Redefining Mental Illness

Two months ago, the British Psychological Association released a remarkable document entitled “Understanding Psychosis and Schizophrenia.” Its authors say that hearing voices and feeling paranoid are common experiences, and are often a reaction to trauma, abuse or deprivation: “Calling them symptoms of mental illness, psychosis or schizophrenia is only one way of thinking about them, with advantages and disadvantages.”

The report says that there is no strict dividing line between psychosis and normal experience: “Some people find it useful to think of themselves as having an illness. Others prefer to think of their problems as, for example, an aspect of their personality which sometimes gets them into trouble but which they would not want to be without."

The Risk of ‘Material Parenting’

As a parent and scholar who has studied materialism for much of her professional life, Marsha Richins had long pondered the following question: Does dangling goods in front of children as a reward for good behavior or yanking them away as a form of punishment contribute to materialism when those kids grow up?

After half a decade studying the matter as a marketing professor at the Robert J. Trulaske Sr. College of Business at the University of Missouri, she says she believes that there’s a connection. Ms. Richins and Lan Nguyen Chaplin, an assistant professor of business administration at the University of Illinois at Chicago, are publishing a paper saying so in The Journal of Consumer Research in April.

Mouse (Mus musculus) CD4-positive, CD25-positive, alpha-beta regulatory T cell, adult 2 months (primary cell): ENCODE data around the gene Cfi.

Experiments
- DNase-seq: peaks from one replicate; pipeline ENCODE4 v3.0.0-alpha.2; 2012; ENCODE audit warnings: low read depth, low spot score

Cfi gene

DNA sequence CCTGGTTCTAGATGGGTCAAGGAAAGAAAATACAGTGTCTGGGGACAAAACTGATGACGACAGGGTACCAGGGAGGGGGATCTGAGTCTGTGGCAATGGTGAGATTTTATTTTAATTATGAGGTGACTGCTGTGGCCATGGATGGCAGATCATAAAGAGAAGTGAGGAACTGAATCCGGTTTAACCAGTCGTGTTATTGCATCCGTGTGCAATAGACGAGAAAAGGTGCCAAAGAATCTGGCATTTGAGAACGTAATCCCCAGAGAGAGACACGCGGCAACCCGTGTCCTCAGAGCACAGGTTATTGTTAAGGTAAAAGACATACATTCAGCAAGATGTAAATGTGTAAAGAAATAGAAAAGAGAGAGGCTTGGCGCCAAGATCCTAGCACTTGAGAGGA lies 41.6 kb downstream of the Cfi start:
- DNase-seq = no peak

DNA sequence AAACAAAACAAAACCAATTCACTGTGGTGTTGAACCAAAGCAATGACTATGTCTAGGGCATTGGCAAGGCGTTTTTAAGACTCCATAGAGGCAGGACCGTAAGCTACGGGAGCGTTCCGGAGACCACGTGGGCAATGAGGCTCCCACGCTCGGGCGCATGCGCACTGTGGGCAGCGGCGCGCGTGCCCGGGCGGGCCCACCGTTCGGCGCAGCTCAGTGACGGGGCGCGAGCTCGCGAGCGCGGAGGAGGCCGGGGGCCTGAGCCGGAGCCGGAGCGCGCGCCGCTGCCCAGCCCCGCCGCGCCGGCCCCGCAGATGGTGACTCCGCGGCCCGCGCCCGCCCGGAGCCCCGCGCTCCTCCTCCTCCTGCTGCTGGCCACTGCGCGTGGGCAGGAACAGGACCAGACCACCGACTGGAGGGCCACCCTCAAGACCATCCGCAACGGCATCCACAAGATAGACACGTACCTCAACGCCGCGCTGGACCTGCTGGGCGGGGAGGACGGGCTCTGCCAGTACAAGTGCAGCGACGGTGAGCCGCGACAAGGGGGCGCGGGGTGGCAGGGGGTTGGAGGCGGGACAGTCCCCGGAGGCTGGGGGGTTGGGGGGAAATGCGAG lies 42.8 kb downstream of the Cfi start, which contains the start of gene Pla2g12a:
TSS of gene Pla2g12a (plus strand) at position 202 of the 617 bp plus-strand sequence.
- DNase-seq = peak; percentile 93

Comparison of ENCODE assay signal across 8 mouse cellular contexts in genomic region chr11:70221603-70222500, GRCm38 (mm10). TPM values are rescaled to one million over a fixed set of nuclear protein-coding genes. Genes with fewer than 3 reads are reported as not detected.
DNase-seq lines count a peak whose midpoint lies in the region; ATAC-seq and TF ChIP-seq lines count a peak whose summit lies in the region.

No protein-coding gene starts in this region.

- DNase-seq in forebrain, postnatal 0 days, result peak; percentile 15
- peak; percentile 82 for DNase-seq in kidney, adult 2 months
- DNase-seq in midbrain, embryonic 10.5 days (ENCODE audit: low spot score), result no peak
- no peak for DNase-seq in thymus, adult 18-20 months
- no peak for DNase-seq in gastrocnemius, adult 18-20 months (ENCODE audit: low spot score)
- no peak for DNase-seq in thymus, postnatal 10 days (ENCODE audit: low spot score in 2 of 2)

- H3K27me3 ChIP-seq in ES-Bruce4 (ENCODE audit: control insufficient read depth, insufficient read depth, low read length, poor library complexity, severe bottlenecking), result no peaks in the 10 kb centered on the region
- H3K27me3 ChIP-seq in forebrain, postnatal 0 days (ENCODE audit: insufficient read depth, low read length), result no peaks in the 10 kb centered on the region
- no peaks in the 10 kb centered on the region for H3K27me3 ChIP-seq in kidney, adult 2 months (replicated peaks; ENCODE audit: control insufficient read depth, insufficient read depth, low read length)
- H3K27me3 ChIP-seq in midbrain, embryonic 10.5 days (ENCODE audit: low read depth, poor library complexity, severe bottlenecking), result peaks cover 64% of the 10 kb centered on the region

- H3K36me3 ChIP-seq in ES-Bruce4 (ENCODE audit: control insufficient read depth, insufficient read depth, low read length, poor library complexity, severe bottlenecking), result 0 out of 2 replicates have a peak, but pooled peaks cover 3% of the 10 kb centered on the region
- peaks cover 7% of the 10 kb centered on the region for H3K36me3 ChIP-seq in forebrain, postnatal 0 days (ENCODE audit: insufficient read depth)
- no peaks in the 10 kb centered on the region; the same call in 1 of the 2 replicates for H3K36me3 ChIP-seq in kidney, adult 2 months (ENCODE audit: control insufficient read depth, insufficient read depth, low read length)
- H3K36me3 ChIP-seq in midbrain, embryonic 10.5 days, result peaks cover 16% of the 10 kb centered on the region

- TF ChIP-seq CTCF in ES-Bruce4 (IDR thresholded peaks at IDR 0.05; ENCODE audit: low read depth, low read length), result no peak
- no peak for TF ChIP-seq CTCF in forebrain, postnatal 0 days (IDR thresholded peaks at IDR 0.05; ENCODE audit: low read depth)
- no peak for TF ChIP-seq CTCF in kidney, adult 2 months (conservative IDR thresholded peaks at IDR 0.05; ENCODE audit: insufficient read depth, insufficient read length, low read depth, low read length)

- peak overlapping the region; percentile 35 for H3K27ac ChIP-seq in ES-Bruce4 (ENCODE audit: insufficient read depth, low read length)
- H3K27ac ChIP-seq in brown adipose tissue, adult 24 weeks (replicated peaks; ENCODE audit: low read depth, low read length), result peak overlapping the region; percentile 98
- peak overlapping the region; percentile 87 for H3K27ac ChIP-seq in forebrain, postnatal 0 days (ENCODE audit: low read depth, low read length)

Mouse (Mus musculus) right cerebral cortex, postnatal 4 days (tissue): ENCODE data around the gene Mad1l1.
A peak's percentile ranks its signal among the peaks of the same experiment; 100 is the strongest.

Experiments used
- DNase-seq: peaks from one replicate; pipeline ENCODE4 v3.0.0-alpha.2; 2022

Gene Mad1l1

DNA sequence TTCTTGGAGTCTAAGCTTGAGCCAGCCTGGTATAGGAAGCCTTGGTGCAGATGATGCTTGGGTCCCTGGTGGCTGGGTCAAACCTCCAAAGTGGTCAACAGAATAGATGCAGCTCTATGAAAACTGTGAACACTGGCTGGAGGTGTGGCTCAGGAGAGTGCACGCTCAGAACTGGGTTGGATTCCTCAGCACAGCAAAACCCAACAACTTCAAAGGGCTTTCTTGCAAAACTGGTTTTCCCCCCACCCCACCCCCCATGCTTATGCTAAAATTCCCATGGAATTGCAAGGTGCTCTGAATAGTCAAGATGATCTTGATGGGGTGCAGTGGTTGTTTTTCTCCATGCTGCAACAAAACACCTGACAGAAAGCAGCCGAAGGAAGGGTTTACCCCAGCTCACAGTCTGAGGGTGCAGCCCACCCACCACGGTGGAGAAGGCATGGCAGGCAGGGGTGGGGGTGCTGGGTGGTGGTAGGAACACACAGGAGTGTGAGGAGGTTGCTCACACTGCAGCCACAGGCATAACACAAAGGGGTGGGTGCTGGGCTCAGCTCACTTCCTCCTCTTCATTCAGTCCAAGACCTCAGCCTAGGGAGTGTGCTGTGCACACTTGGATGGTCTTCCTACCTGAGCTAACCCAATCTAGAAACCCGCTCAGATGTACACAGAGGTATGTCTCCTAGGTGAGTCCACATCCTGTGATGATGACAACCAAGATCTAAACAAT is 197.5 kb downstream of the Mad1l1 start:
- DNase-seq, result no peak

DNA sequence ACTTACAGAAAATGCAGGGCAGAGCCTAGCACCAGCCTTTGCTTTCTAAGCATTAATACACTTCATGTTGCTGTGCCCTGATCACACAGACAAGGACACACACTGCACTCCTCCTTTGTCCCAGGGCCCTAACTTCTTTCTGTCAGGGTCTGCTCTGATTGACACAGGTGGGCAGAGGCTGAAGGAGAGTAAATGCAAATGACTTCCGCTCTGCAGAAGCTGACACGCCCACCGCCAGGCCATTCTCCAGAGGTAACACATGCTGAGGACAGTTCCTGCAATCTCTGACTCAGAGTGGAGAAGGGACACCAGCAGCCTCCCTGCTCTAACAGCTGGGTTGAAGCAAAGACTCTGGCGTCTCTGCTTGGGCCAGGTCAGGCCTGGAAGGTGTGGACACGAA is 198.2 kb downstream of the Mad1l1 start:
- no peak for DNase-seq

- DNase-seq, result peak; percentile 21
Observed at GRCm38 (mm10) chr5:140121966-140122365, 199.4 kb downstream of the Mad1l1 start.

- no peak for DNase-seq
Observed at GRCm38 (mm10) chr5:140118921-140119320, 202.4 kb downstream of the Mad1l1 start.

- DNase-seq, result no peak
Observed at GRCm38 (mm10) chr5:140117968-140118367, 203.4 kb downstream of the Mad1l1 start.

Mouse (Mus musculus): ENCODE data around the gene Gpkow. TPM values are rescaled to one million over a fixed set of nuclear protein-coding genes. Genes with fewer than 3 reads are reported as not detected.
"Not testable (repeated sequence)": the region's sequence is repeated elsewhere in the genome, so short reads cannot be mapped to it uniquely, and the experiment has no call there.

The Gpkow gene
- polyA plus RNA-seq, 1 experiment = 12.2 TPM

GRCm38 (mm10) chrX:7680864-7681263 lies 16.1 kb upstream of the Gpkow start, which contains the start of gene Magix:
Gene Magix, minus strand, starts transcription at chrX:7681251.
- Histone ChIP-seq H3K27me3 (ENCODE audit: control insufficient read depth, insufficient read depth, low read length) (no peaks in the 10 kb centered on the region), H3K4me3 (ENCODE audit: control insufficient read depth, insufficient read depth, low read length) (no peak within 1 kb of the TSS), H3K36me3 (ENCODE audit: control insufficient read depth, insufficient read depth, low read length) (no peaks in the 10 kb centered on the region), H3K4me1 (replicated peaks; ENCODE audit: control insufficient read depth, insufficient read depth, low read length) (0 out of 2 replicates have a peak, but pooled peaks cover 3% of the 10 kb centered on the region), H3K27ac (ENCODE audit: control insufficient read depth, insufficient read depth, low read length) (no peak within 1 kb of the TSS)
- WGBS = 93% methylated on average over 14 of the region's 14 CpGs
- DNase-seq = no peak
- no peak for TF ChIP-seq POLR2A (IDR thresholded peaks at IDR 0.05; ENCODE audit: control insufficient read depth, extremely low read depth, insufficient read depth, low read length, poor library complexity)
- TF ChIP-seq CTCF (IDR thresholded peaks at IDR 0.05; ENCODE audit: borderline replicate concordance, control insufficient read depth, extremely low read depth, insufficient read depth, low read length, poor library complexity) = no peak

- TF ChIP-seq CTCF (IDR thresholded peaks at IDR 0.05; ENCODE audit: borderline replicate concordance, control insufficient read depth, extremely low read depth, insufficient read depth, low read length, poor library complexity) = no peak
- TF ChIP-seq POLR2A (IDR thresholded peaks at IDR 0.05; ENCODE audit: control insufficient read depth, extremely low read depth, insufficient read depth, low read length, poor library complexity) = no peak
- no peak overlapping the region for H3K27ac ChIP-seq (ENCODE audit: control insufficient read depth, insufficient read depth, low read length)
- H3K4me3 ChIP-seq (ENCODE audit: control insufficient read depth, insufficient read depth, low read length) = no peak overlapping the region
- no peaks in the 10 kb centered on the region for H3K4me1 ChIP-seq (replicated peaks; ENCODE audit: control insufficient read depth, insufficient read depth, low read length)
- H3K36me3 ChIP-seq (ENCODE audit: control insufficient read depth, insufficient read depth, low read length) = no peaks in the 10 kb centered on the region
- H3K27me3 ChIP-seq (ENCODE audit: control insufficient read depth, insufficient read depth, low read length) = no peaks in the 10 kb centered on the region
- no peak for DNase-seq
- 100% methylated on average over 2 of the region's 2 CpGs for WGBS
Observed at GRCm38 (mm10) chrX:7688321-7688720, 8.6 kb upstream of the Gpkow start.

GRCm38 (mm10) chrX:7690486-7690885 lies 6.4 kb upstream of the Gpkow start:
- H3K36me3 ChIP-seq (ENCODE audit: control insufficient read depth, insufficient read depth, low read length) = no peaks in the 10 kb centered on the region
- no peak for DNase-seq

Racial Bias, Even When We Have Good Intentions

The deaths of African-Americans at the hands of the police in Ferguson, Mo., in Cleveland and on Staten Island have reignited a debate about race. Some argue that these events are isolated and that racism is a thing of the past. Others contend that they are merely the tip of the iceberg, highlighting that skin color still has a huge effect on how people are treated.

Arguments about race are often heated and anecdotal. As a social scientist, I naturally turn to empirical research for answers. As it turns out, an impressive body of research spanning decades addresses just these issues — and leads to some uncomfortable conclusions and makes us look at this debate from a different angle.

The central challenge of such research is isolating the effect of race from other factors. For example, we know African-Americans earn less income, on average, than whites. Maybe that is evidence that employers discriminate against them. But maybe not. We also know African-Americans tend to be stuck in neighborhoods with worse schools, and perhaps that — and not race directly — explains the wage gap. If so, perhaps policy should focus on place rather than race, as some argue.